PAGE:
Build a practical joke lie detector:
1 Jumper Wire 8" (White) # 6SC J3F
1 Jumper Wire 4" (Blue) # 6SC J4
The lie detector build is very simple: replace the photo resistor with the white and blue jumper wires as shown in picture.
Few educated people take polygraphy ("the practice of using a polygraph, or lie detector") seriously nowadays http://antipolygraph.org
. Polygraphy is pseudoscience like ufology or paranormal research. There are, nonetheless, people who actually believe that a lie detector can detect deception. If someone you know believes this nonsense then you can have a little fun at this person's expense.
Explain that you have built a lie detector. It works because when someone is lying they tend to perspire more than when they are not lying. An increase in perspiration will change the resistance between the electrodes which, in turn, will change the pitch of the lie detector. Switch the lie detector on and gently hold the white snap between the the thumb and index finger of your left hand and the blue snap between the the thumb and index finger of your right hand. You will hear clicking from the speakeror perhaps a low picthed tone. Have your friend ask you two questions but inform your firend that you will answer the first one truthfully but you will lie in response to the second question. Continue to gently hold the white and blue snaps while you answer the first question truthfully, but then squeeze both snaps while you answer the second question--squeezing the snap will change the pitch a lot.
By squeezing the snaps, you increase the amount of the skin between your fingers that covers the snaps. This reduces the resistance in the circuit and increases the pitch of the lie detector.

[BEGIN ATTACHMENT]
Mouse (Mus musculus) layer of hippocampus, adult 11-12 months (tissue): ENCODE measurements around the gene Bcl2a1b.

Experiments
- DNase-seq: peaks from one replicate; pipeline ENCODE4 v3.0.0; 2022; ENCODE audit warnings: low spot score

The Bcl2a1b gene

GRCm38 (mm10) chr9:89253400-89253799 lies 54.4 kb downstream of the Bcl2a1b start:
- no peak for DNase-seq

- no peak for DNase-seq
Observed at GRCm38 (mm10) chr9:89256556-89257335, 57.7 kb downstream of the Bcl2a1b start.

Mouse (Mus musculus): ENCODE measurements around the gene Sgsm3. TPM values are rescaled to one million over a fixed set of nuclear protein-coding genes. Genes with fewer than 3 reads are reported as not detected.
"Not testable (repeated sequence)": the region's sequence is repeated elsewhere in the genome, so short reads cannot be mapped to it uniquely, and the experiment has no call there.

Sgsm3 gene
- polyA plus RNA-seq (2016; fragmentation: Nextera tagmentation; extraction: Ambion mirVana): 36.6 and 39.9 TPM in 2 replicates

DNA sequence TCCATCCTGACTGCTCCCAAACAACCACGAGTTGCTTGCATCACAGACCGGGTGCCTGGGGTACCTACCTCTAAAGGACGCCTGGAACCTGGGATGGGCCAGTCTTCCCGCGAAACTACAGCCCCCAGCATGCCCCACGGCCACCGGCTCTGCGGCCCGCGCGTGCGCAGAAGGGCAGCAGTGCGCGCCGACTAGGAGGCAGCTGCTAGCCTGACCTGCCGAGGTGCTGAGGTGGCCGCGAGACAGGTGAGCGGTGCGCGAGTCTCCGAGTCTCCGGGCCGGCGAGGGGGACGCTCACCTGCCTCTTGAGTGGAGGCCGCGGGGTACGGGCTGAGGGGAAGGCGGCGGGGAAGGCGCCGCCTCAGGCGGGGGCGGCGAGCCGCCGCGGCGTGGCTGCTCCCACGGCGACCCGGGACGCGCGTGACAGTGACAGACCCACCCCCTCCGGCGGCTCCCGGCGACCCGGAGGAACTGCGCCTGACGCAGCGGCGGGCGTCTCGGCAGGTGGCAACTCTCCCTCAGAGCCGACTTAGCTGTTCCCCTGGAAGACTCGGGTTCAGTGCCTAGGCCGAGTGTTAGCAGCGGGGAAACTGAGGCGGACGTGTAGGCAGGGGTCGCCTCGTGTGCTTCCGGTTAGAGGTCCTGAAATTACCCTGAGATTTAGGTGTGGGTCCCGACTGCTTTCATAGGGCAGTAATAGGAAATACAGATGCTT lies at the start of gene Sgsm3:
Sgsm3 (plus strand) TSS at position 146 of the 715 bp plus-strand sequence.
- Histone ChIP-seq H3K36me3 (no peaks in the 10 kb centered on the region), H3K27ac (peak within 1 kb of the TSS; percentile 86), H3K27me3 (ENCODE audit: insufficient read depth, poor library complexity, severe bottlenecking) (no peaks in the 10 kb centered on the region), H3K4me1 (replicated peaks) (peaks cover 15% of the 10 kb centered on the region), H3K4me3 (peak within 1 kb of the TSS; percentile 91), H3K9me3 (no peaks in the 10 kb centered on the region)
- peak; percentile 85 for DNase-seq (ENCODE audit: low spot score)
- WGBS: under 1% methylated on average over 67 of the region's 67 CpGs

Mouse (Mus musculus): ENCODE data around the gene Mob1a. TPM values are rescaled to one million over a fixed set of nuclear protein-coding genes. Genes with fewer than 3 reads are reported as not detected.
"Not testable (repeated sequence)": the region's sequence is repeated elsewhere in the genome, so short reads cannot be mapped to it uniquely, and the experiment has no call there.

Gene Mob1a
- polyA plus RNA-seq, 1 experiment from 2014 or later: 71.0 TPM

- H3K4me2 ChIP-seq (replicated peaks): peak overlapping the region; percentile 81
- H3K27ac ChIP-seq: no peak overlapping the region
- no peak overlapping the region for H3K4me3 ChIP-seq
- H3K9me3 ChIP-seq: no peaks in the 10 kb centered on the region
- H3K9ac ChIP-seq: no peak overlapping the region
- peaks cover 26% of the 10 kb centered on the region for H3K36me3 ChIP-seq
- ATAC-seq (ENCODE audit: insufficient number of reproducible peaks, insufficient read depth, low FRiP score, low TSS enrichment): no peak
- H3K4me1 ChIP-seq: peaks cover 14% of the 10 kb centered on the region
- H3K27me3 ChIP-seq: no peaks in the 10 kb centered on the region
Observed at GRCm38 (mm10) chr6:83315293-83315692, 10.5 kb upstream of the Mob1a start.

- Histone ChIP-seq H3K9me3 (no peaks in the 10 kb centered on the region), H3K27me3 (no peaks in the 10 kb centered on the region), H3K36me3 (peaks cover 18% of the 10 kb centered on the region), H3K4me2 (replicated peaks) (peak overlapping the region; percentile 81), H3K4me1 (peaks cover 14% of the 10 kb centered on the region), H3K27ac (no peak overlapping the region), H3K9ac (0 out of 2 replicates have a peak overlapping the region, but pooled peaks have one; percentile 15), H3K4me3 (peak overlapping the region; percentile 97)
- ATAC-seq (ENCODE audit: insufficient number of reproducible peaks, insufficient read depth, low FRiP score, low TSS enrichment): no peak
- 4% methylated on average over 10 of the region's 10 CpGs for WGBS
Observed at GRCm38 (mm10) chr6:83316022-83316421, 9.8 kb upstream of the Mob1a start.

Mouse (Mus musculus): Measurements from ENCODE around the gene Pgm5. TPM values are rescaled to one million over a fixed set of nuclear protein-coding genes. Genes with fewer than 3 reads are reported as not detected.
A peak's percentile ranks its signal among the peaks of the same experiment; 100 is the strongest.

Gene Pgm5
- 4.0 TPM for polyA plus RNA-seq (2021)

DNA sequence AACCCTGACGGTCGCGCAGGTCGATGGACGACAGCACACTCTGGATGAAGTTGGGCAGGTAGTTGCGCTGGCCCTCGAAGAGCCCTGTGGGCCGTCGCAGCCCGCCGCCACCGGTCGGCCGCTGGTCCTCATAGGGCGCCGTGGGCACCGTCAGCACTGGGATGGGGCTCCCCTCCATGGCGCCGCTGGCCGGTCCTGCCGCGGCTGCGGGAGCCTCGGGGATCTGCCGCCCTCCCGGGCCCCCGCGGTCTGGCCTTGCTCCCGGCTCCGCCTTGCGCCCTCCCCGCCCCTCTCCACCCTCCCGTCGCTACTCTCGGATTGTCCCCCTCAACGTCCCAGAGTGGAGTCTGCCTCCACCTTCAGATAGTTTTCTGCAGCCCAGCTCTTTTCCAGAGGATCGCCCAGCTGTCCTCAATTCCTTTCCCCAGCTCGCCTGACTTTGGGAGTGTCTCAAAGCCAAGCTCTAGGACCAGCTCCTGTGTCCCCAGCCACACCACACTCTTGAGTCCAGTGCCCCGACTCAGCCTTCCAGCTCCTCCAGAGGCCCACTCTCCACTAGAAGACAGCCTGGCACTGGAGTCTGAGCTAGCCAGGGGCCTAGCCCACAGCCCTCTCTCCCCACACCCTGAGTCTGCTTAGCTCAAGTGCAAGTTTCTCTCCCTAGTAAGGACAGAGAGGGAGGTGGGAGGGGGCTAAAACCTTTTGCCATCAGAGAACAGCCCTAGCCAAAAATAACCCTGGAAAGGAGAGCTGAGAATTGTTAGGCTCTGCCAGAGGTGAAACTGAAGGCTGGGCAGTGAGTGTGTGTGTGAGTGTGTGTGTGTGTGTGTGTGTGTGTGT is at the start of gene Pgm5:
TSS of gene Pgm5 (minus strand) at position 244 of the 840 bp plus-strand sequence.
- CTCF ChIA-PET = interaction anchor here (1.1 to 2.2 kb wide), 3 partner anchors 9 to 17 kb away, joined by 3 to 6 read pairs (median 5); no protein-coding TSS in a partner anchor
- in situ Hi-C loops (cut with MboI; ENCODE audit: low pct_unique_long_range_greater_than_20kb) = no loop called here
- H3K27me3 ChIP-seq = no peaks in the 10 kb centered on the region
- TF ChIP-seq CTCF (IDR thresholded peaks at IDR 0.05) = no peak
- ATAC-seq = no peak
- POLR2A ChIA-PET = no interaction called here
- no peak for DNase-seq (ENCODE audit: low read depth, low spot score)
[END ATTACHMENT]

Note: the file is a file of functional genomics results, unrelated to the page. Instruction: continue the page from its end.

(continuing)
Now have your friend try. At first he or she may be holding the electrodes too tightly changing the pitch. Ask your friend, "why are you so nervous...just relax." Wait until the tone is steady then start asking your questions.
Eventually your friend will catch on that even when he or she is lying that pitch won't change until the electrodes are squeezed.
Since we have replaced the photoresistor with the jumper wires we'll now call this circuit the 555 test circuit, there are a few experiments that can be done to test resistance:
Does adding salt to water decrease it's resistance?
In this video I add Sea Salt to water to see if the resistance of ordinary tap water at room temperature changes. The electrodes from the 555 test circuit are held submerged in the beaker with ordinary clothespins. I apologize for the the loudness of my magnetic stirer/centrifuge--I built it using Erector set pieces. It might have been better to use my K'nex magnetic stirer/centrifuge which is a little quiter but I had to borrow the neodymium magnets from the K'nex model to test the Erector set model. You may be able to hear the change in pitch as I stir the Sea Salt into the 50ml beaker of water (if you change the progress bar back and forth between 10 seconds and 43 seconds it is easier to distinguish the change in pitch). The change in pitch is only a little higher, but yes, adding salt to water does decrease the resistance of water. I also noticed that a lot of the bigger chunks of the Sea Salt did not dissolve, which may account for why Sea Salt seems to taste less salty than ordinary table salt.